In this post I’d like to discuss a few ways to express the concept of “except” in Japanese.
以外 is one of the most basic ways to say “except” in Japanese. You typically put it after a noun, pronoun, or verb. Here are a few examples:
- I’ve never downloaded an (computer/mobile) application except for games.
- On weekends, I plan on just sleeping except for watching TV.
- I can’t think of anything except that.
Don’t confuse this word with 意外（also pronounced いがい) which means “surprising”.
This expression literally means “If it’s not~” and can be used in a similar way as “except”
- Except for horror (genre) anything is fine with me.
Replacing じゃなければ here with 以外は would have the same meaning.
This expression is more formal and is used more commonly in writing.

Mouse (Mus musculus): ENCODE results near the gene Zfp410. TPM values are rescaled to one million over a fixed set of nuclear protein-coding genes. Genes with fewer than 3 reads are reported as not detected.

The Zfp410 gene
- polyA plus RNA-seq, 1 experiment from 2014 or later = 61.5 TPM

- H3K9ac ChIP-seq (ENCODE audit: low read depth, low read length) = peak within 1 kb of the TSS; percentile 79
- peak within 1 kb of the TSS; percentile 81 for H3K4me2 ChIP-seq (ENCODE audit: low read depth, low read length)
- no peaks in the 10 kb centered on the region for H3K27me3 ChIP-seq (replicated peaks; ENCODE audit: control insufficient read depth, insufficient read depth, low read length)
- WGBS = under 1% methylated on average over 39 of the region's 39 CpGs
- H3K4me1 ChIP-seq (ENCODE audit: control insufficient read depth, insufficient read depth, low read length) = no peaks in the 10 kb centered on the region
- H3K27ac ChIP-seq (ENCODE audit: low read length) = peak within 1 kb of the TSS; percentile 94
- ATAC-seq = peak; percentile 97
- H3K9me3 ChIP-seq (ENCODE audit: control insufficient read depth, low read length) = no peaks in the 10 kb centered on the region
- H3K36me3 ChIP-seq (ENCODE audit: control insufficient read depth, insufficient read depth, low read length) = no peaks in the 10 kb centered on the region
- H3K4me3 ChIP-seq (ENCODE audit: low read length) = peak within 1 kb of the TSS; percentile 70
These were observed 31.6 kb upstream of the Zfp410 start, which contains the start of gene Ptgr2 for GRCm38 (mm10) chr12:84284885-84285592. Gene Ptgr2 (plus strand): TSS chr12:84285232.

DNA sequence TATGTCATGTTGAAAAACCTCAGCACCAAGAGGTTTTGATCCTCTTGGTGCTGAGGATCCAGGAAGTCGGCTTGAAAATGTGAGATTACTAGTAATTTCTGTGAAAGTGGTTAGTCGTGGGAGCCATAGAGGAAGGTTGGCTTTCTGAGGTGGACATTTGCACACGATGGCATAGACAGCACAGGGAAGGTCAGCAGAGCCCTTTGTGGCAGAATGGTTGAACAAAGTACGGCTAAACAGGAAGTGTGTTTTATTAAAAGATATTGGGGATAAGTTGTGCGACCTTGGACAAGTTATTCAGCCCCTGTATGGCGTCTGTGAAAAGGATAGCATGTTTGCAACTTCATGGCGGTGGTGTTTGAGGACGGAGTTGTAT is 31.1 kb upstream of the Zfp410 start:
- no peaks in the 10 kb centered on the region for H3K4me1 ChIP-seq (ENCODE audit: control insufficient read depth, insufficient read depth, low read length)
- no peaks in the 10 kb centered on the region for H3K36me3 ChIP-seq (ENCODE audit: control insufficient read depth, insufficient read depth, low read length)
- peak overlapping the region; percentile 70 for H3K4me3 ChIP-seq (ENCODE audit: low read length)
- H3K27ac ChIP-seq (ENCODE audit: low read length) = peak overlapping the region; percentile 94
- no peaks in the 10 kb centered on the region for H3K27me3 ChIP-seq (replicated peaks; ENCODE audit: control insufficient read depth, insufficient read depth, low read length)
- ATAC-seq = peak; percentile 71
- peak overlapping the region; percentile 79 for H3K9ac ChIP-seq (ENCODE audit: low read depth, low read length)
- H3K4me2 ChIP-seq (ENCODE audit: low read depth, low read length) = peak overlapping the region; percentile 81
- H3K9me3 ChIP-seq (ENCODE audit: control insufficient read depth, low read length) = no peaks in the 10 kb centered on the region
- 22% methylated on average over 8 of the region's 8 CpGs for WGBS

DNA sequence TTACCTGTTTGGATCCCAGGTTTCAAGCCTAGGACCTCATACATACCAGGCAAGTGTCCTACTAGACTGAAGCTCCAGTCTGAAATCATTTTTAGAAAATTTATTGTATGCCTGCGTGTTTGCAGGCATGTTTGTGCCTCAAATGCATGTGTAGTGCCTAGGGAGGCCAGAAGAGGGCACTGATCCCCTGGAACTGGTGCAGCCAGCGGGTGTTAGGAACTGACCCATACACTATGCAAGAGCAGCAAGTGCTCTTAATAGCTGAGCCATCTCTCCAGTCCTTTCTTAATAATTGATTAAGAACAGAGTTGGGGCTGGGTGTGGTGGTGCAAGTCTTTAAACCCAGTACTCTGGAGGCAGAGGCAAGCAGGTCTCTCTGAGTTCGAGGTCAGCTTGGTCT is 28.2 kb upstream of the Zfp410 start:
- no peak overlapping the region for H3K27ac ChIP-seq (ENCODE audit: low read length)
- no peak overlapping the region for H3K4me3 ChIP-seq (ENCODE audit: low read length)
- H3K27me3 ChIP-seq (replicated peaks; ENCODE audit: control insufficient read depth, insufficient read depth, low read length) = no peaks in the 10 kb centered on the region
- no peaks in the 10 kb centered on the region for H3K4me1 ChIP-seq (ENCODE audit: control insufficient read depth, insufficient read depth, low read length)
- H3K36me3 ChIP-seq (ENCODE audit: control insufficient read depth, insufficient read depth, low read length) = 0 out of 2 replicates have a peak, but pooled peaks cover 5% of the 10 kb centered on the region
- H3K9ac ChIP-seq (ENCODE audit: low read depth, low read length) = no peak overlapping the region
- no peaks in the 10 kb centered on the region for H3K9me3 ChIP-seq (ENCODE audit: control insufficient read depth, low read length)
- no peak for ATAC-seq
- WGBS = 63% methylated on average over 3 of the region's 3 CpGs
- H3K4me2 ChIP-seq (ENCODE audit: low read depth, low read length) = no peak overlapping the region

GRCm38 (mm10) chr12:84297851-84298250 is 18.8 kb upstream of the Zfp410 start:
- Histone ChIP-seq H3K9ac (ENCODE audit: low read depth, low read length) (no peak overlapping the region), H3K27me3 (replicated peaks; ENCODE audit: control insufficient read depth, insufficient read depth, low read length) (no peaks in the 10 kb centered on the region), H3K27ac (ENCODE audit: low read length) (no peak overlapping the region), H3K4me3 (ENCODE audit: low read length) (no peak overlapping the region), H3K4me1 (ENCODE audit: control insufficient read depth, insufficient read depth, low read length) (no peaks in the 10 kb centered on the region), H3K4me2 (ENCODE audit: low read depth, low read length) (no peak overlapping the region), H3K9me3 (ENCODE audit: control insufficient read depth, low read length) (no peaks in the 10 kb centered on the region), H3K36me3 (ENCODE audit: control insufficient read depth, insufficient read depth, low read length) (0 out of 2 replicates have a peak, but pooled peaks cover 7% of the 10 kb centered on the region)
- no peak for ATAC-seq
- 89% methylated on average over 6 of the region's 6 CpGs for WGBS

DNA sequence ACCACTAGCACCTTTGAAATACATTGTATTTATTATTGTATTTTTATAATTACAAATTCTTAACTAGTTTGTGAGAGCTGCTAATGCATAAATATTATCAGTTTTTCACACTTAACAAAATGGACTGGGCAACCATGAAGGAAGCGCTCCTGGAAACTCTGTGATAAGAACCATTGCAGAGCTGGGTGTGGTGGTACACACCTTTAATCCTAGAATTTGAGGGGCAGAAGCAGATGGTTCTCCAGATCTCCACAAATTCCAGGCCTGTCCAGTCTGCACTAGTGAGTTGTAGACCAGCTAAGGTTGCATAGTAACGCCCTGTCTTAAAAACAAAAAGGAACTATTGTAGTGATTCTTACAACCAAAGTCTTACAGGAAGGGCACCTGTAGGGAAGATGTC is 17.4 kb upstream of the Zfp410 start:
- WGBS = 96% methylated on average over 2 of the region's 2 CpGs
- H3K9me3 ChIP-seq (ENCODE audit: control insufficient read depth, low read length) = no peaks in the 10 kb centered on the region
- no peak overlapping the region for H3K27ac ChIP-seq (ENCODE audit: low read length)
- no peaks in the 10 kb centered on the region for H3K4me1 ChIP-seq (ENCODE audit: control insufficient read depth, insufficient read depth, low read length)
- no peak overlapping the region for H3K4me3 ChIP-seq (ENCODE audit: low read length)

- Except for natto (fermented soybeans) I love everything Japanese-style.
The opposite of this would be を含めて（ふくめて）which means “including”
- I think that Americans, including myself, should study harder.
ほか means “other” and has a similar nuance to 以外 because it excludes the subject it is being used with.
- There’s nothing as tasty as this.
- Do you have any other friends? (Here “他に” means “otherwise” or “in addition”)
- I don’t like his other songs much.
- Anything else?
- Others (you’ll often see this as the last answer on a multiple choice question on a test or survey)
Other related words
- 例外（れいがい）: exception
- 他人（たにん）： other person (besides yourself), stranger, unrelated person, outsider
- 部外者（ぶがいしゃ）：Outsider (can be an insult)